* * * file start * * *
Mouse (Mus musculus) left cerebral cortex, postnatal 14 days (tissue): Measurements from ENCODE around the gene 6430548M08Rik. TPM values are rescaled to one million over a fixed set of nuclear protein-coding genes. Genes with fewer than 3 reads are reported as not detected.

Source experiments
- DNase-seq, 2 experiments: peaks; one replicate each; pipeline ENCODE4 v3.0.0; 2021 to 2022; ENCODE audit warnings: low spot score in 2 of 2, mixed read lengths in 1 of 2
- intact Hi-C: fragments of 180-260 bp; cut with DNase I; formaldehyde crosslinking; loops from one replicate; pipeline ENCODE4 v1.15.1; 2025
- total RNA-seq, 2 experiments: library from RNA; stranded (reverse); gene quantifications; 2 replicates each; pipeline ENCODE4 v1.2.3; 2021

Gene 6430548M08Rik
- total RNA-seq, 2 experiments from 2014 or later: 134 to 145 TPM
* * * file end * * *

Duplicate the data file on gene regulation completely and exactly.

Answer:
Mouse (Mus musculus) left cerebral cortex, postnatal 14 days (tissue): Measurements from ENCODE around the gene 6430548M08Rik. TPM values are rescaled to one million over a fixed set of nuclear protein-coding genes. Genes with fewer than 3 reads are reported as not detected.

Source experiments
- DNase-seq, 2 experiments: peaks; one replicate each; pipeline ENCODE4 v3.0.0; 2021 to 2022; ENCODE audit warnings: low spot score in 2 of 2, mixed read lengths in 1 of 2
- intact Hi-C: fragments of 180-260 bp; cut with DNase I; formaldehyde crosslinking; loops from one replicate; pipeline ENCODE4 v1.15.1; 2025
- total RNA-seq, 2 experiments: library from RNA; stranded (reverse); gene quantifications; 2 replicates each; pipeline ENCODE4 v1.2.3; 2021

Gene 6430548M08Rik
- total RNA-seq, 2 experiments from 2014 or later: 134 to 145 TPM